"And we do fondly trust that the sons of Kaskaskia, a place, which must at some day be a towering city, (instead of towering, it is now a deep hole in the bottom of the Mississippi) will no longer be compelled to spend their days from morn till eve in idleness and debauchery."

A new store in Edwardsville, and a new store in St. Louis appeal !or business, and a sale of 100 Morino sheep are advertised in this Issue.

December 4th, a whole page of post routes just authorized meets our eye, and Illinois Territory has but one of these routes from "Shawneetown by White Court house and Edwards Court house to Vincennes, Indiana."

On Monday, December 2d., the Territorial Legislature met at Kaskaskia, and this issue briefly tells us that a quorum of each house was present, and on December 3d, Col. Pierre Menard was chosen as President of the Council, and Dr. George Fisher, Speaker of the House.

The Council then elected Joseph Conray, secretary thereof, and the House of Representatives elected Daniel P. Cook, clerk thereof. Robert K. McLaughlin was elected engrossing and enrolling clerk, and Major Ezra Owen, doorkeeper.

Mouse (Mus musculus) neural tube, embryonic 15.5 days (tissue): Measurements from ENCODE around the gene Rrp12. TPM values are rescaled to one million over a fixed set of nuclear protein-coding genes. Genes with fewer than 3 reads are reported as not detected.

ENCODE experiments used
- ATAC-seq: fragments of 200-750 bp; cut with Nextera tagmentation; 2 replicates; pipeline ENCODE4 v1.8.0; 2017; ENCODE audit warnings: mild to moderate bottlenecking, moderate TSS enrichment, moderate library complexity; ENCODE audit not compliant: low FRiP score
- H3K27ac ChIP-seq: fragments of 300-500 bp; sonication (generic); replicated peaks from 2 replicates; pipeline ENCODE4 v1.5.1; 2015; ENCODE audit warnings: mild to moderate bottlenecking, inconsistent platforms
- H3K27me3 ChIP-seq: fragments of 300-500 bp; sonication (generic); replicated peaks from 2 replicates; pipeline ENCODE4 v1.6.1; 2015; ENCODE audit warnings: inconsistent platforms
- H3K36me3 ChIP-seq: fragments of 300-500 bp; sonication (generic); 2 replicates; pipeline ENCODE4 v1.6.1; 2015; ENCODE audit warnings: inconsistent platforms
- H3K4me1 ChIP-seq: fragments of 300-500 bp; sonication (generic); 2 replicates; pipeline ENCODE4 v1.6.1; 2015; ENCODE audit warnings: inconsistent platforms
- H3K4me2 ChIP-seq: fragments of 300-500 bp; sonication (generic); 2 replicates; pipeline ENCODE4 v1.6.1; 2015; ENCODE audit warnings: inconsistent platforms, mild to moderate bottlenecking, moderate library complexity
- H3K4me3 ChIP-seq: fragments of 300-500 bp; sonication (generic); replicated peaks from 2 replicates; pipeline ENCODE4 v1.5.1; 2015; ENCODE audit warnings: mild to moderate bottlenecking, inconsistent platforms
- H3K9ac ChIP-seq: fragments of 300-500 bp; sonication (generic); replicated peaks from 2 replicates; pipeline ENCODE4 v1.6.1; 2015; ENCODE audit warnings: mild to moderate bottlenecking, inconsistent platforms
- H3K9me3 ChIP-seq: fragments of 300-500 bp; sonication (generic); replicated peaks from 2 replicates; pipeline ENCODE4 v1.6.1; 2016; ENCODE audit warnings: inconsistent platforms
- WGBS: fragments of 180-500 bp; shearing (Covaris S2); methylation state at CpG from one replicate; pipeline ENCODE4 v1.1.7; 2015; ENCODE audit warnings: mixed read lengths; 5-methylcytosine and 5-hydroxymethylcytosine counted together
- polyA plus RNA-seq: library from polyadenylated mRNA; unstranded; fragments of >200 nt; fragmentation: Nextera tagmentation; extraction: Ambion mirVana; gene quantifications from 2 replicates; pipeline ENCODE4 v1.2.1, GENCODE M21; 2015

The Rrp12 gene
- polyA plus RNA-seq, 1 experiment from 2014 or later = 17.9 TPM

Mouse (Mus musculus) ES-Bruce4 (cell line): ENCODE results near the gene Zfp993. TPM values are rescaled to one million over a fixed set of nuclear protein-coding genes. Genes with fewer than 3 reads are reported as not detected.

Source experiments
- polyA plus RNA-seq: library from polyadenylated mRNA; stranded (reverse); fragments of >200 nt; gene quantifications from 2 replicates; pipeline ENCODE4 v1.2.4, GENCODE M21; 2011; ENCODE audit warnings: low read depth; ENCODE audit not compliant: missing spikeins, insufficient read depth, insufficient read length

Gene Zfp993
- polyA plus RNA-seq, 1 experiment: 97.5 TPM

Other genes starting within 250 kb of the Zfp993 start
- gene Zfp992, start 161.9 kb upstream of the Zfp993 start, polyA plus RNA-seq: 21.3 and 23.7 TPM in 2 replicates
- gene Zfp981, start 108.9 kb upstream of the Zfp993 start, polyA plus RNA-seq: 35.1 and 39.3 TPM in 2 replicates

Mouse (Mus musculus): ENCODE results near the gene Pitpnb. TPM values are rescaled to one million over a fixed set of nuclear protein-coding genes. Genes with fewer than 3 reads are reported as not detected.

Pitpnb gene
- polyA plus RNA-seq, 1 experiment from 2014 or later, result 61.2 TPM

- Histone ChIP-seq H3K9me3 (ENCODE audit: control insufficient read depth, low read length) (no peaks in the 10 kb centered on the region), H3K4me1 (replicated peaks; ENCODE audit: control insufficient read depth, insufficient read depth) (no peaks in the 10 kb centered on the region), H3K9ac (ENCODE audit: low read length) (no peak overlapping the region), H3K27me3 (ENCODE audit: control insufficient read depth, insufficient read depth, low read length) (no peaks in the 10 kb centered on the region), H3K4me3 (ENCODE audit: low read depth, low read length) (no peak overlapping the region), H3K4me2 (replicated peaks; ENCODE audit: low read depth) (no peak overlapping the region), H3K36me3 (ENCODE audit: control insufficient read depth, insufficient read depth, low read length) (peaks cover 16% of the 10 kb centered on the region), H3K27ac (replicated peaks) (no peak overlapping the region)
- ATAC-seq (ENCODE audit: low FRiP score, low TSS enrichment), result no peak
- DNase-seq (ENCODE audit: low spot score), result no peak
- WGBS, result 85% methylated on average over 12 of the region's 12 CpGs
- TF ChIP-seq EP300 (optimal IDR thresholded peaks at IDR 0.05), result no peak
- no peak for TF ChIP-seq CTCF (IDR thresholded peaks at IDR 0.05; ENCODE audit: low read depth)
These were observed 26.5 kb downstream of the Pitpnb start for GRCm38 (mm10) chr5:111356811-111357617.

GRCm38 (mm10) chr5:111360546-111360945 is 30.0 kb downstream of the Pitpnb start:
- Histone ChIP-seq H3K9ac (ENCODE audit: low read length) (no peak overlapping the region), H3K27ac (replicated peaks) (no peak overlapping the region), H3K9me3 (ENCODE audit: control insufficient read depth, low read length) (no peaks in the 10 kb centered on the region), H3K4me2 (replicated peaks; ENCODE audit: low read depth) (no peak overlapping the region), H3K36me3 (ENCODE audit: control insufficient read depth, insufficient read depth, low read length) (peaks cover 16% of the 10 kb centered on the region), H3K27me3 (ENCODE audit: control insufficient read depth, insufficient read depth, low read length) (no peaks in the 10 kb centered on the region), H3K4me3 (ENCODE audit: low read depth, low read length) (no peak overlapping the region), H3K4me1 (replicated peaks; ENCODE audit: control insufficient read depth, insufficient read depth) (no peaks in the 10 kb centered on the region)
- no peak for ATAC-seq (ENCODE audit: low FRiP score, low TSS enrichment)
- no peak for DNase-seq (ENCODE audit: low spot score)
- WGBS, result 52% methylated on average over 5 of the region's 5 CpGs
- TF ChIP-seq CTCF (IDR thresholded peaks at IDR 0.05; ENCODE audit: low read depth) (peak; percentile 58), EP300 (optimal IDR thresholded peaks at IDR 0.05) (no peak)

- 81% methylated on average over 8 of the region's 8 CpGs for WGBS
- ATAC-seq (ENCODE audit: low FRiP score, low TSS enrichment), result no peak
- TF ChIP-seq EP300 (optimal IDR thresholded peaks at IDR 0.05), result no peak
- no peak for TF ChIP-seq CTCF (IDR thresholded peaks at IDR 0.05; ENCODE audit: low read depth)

"December 18th, the flock of 100 Merino sheep is put up at a lottery, at Goshen, Ill., tickets on sale at this office, and at several stores in St. Louis,"

Want of time has prevented further extracts, but perhaps this article is already too long. Should it be deemed of public interest, further quotations may be published in future volumes.


1 This supposed lead mine was thought to be in the neighborhood of Peoria. which was at one time called Pimantoui, by the French. The Renault Grant at or near Peoria, to one of ,our historic puzzles.

2 The Rifle Regiment referred to above, must have been one of the Territorial militia regiments of the times.

Quite possibly a record of this volunteer expedition to Rock Island may be found in our State archives, but I have not been able to learn anything more than the above statement. Not another reference to this expedition can be found in the files of the Intelliffencer. which I consider remarkable.

I recently wrote to the Secretary of War at Washington, and received a reply that it was contrary to the policy of the War Department to furnish Information from Its files. Who emu give a further account of this expedition-J. H. B.